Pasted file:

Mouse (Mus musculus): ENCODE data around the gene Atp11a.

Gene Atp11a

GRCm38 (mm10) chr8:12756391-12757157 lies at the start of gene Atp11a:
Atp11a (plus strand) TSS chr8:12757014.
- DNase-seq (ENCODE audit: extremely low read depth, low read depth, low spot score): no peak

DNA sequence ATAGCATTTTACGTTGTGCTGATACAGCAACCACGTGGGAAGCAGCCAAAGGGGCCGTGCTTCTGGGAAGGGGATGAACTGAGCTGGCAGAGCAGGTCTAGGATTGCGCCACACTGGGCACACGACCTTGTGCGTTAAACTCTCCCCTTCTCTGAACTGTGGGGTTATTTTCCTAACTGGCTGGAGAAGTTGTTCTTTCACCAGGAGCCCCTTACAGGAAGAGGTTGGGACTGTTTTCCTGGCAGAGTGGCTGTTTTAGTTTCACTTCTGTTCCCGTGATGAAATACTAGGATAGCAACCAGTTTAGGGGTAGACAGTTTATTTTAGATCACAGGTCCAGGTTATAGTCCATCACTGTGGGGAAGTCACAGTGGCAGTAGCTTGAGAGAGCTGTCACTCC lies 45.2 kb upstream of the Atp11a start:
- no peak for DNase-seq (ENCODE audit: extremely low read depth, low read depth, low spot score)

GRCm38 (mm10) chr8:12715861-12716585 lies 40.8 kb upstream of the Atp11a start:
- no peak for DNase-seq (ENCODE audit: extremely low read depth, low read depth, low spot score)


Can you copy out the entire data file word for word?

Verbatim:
Mouse (Mus musculus): ENCODE data around the gene Atp11a.

Gene Atp11a

GRCm38 (mm10) chr8:12756391-12757157 lies at the start of gene Atp11a:
Atp11a (plus strand) TSS chr8:12757014.
- DNase-seq (ENCODE audit: extremely low read depth, low read depth, low spot score): no peak

DNA sequence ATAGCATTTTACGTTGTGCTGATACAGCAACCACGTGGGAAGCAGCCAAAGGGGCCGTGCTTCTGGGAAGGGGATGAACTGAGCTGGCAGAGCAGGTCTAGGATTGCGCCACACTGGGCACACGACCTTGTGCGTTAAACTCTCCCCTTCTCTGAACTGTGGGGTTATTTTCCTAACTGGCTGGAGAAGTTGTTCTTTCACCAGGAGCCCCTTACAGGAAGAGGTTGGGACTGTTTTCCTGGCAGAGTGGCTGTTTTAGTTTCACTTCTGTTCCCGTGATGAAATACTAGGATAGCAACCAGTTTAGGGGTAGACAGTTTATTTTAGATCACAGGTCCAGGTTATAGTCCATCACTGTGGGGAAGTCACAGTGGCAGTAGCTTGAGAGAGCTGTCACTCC lies 45.2 kb upstream of the Atp11a start:
- no peak for DNase-seq (ENCODE audit: extremely low read depth, low read depth, low spot score)

GRCm38 (mm10) chr8:12715861-12716585 lies 40.8 kb upstream of the Atp11a start:
- no peak for DNase-seq (ENCODE audit: extremely low read depth, low read depth, low spot score)